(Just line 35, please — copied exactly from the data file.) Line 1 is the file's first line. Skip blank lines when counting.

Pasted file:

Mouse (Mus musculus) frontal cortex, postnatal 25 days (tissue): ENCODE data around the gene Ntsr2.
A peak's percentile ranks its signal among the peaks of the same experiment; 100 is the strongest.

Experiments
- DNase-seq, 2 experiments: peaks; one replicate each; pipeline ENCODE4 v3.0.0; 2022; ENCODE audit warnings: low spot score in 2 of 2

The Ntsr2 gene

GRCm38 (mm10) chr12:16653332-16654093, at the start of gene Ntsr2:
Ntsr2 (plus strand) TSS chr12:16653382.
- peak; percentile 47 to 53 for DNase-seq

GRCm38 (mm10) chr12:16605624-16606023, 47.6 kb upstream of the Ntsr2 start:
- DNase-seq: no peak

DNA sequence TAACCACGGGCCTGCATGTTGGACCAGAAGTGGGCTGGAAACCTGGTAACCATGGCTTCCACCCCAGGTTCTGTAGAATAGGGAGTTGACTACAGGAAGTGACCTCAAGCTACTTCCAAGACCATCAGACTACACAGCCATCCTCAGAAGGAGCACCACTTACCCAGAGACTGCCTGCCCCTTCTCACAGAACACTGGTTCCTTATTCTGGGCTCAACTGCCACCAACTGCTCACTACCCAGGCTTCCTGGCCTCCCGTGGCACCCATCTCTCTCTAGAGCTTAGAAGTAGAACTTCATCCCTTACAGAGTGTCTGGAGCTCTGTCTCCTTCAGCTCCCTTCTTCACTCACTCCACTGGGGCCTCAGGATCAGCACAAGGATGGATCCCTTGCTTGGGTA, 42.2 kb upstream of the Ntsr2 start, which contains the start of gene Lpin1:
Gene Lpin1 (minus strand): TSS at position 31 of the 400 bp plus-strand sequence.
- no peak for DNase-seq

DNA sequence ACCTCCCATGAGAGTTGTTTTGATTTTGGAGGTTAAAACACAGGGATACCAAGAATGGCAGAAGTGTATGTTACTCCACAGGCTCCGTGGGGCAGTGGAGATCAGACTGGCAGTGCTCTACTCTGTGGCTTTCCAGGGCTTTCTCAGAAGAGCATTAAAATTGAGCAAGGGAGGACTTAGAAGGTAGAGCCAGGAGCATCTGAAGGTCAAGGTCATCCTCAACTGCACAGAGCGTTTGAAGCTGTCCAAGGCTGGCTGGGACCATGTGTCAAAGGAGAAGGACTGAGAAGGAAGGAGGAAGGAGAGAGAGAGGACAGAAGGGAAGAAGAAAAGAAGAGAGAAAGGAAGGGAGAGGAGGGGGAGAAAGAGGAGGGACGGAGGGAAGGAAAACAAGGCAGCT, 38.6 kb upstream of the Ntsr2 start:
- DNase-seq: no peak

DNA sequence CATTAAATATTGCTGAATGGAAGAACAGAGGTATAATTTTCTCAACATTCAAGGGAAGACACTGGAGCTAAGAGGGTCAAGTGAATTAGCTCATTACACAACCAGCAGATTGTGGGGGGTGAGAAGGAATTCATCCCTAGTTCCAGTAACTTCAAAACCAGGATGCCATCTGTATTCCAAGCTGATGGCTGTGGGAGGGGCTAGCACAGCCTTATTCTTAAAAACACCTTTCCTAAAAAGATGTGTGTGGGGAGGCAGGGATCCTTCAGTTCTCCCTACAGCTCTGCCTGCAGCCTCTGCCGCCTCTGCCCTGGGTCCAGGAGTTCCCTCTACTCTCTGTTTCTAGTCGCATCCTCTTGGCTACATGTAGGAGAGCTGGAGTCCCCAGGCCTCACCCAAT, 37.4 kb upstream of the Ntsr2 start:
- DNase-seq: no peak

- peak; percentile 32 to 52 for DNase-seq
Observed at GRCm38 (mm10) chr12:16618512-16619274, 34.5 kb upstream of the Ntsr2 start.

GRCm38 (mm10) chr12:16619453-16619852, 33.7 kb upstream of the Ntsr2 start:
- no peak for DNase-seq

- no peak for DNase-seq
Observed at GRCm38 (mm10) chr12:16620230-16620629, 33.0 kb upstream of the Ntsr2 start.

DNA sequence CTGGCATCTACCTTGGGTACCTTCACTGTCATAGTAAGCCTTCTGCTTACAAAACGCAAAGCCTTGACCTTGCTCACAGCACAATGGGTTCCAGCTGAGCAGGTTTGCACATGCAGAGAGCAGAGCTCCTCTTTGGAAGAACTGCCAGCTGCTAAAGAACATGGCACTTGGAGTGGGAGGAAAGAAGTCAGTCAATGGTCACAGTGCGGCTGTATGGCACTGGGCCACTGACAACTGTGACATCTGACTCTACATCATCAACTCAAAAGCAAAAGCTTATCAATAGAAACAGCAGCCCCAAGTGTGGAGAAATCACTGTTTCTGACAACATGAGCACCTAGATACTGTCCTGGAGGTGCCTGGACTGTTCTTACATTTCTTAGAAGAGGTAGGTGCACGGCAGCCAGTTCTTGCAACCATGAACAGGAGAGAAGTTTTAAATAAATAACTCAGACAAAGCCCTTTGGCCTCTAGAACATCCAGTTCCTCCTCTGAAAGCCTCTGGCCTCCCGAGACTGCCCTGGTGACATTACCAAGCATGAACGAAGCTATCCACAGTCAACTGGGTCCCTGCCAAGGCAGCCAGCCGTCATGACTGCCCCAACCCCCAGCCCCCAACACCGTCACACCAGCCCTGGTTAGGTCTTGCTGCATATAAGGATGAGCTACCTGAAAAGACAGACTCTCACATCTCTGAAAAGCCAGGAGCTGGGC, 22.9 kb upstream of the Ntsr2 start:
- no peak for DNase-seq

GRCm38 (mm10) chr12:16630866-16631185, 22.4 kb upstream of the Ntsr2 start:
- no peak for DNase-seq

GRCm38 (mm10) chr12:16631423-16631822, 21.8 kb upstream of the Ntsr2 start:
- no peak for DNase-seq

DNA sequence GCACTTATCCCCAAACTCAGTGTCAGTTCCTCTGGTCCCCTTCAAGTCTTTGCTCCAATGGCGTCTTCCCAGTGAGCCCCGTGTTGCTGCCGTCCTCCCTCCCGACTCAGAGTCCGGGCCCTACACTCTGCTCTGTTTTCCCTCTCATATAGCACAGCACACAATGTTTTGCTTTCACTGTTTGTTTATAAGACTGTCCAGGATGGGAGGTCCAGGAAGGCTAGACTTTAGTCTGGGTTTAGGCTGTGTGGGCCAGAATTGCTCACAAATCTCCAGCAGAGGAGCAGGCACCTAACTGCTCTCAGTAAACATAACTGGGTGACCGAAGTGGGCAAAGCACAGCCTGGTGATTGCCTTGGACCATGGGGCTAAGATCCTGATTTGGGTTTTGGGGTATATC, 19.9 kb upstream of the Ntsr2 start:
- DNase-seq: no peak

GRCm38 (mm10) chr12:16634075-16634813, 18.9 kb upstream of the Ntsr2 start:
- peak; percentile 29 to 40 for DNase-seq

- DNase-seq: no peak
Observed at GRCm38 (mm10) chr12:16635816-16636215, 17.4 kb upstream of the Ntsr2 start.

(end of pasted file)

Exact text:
Observed at GRCm38 (mm10) chr12:16635816-16636215, 17.4 kb upstream of the Ntsr2 start.